Former Duchess of Sussex Meghan Markle was given her nicknames by the royal staff, not the press.
View this post on Instagram
Yesterday, The Duchess of Sussex, Royal patron of the National Theatre, visited the Immersive Storytelling Studio in London, where emerging technology like Virtual Reality is being used to develop new forms of emotive storytelling. Recently, The Duke and Duchess of Sussex also visited Stanford University where part of their learning journey included a virtual reality presentation that allows the user to experience life through another person’s point of view. The goal of this method of virtual reality is to enable us to better connect and empathise with each other as people, regardless of race, age or nationality. The Duchess is pictured here with Nubiya Brandon and her hologram, featured in the National’s exhibition ‘All Kinds of Limbo’, which is currently being presented at the Tate Modern. Photo © The Duke and Duchess of Sussex / Chris Allerton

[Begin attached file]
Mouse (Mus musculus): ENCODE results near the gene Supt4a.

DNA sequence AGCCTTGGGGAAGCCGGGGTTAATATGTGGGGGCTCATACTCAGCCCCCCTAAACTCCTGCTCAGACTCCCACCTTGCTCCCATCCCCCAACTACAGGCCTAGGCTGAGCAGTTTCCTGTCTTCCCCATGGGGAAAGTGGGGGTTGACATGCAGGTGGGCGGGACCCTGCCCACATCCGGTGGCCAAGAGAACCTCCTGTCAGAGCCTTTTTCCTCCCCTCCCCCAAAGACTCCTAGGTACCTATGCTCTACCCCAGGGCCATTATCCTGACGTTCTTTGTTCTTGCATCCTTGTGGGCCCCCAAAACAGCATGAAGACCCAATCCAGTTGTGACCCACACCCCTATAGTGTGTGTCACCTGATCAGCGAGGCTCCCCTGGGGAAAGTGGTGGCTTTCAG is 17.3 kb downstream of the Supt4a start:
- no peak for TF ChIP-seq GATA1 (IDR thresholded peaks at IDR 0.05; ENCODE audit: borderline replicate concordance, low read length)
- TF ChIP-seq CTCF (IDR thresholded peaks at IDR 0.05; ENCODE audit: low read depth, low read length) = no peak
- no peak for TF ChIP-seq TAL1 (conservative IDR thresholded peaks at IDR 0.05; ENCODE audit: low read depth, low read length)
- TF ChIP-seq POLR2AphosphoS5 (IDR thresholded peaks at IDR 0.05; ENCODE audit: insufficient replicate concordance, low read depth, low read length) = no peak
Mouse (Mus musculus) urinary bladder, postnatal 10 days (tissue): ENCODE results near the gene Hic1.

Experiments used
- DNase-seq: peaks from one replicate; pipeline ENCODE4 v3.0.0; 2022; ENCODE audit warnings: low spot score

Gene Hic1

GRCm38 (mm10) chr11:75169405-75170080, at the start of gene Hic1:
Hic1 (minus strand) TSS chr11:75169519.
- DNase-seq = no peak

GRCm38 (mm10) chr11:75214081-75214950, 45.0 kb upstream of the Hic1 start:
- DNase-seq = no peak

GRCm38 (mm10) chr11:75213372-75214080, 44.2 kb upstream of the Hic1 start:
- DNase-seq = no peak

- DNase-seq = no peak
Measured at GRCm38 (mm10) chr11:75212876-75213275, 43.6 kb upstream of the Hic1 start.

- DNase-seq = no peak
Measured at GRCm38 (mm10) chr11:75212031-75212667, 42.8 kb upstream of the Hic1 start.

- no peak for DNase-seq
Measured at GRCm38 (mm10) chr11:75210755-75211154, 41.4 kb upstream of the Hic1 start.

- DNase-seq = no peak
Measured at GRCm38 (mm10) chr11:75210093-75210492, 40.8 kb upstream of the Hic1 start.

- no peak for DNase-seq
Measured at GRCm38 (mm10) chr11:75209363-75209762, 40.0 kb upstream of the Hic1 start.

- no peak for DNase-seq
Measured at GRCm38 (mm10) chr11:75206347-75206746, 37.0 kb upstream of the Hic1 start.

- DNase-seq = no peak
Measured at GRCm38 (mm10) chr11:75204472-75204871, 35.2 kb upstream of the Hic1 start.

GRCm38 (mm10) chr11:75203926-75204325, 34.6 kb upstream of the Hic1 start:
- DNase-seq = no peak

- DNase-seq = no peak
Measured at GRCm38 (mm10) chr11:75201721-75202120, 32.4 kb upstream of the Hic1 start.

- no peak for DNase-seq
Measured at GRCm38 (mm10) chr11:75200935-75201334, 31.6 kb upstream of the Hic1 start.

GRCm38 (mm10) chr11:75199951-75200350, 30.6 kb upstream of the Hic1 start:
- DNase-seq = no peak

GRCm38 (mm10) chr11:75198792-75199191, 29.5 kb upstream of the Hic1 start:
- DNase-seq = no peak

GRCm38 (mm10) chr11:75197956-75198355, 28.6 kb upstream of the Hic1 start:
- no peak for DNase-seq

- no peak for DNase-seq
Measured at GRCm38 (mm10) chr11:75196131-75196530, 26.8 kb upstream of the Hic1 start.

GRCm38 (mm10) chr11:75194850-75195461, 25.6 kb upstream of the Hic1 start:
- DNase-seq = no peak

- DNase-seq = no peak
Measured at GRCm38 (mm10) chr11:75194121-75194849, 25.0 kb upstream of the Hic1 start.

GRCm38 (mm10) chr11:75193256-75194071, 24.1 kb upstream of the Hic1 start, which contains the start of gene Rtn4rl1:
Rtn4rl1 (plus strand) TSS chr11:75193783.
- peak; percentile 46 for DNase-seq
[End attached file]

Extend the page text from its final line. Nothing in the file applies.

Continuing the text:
“The nicknames, they’re inevitable,” Quinn told Fox News. “The British press are famously good at taking someone and building them up and saying they’re absolutely wonderful. And then when that story runs out of steam, they need something else. So they then come up with the opposite. They run that person down… The nicknames were picked up by the press and used against Meghan. They did, in fact, come from the palace.” (RELATED: Meghan Markle’s Nickname During Her Time On Suits Has Reportedly Been Revealed)
“It was felt that she was demanding,” Quinn explained. “I think Meghan felt, ‘I’ve got to really do this. I’ve got to show them that I mean business.’ … I think there’s some truth in it, in the problem being that she’s so different. And so that inevitably made it more difficult from the outset for her to be accepted fully as part of the royal family. And the press is very powerful in Britain.”